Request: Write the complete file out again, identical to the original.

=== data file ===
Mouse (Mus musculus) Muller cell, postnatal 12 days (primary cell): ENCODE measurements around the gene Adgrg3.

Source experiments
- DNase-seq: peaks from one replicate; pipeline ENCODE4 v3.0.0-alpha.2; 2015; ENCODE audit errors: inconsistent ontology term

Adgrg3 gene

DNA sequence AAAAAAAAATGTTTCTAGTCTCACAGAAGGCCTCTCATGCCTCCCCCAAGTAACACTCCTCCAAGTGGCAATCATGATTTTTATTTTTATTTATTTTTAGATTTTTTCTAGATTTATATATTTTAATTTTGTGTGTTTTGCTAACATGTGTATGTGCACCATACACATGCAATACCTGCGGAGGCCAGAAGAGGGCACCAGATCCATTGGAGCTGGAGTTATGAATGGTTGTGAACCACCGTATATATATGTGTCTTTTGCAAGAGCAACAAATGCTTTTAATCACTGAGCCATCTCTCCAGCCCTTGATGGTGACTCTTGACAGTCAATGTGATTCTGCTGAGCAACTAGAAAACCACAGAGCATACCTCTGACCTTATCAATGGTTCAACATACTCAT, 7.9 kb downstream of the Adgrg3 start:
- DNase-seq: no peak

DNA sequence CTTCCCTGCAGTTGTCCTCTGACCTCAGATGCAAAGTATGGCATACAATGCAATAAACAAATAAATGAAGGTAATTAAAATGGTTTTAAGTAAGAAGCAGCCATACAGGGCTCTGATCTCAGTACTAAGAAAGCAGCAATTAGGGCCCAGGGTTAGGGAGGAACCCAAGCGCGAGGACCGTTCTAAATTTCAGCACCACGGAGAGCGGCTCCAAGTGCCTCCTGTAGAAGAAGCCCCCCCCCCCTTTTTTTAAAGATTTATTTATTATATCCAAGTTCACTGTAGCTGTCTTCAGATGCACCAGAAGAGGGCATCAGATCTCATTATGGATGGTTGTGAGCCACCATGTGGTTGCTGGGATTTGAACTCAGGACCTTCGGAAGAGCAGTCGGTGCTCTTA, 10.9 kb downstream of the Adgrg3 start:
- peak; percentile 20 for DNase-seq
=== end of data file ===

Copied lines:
Mouse (Mus musculus) Muller cell, postnatal 12 days (primary cell): ENCODE measurements around the gene Adgrg3.

Source experiments
- DNase-seq: peaks from one replicate; pipeline ENCODE4 v3.0.0-alpha.2; 2015; ENCODE audit errors: inconsistent ontology term

Adgrg3 gene

DNA sequence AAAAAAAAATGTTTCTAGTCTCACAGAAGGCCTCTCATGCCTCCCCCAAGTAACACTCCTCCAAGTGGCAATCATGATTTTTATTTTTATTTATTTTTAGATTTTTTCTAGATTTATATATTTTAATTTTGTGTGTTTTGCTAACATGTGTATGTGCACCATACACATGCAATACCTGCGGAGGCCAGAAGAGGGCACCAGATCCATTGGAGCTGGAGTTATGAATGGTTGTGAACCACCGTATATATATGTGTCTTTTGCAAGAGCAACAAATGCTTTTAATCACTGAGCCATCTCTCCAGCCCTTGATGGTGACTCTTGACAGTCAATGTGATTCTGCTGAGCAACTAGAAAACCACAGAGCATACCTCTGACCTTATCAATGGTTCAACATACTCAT, 7.9 kb downstream of the Adgrg3 start:
- DNase-seq: no peak

DNA sequence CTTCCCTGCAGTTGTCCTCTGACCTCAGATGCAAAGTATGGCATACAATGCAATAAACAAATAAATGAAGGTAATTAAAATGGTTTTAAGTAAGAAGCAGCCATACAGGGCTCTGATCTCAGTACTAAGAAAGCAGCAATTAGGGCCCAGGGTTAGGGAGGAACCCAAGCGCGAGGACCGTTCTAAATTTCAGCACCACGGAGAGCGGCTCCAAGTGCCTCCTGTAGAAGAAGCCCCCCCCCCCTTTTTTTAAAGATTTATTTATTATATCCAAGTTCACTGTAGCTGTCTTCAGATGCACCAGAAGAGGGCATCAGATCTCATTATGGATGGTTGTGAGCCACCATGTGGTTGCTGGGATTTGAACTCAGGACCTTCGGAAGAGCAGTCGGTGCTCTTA, 10.9 kb downstream of the Adgrg3 start:
- peak; percentile 20 for DNase-seq